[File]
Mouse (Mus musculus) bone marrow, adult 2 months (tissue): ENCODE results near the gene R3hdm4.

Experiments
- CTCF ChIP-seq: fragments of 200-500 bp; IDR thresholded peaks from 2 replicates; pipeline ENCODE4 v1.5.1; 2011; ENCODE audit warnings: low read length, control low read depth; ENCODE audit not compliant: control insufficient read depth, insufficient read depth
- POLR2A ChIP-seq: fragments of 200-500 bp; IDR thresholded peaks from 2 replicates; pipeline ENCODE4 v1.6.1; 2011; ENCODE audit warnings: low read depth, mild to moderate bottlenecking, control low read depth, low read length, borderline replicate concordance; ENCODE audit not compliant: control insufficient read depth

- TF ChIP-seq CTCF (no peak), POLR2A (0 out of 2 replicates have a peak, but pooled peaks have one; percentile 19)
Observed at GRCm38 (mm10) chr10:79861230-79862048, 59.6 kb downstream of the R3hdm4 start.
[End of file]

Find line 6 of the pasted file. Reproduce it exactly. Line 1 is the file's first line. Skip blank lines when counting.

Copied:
Observed at GRCm38 (mm10) chr10:79861230-79862048, 59.6 kb downstream of the R3hdm4 start.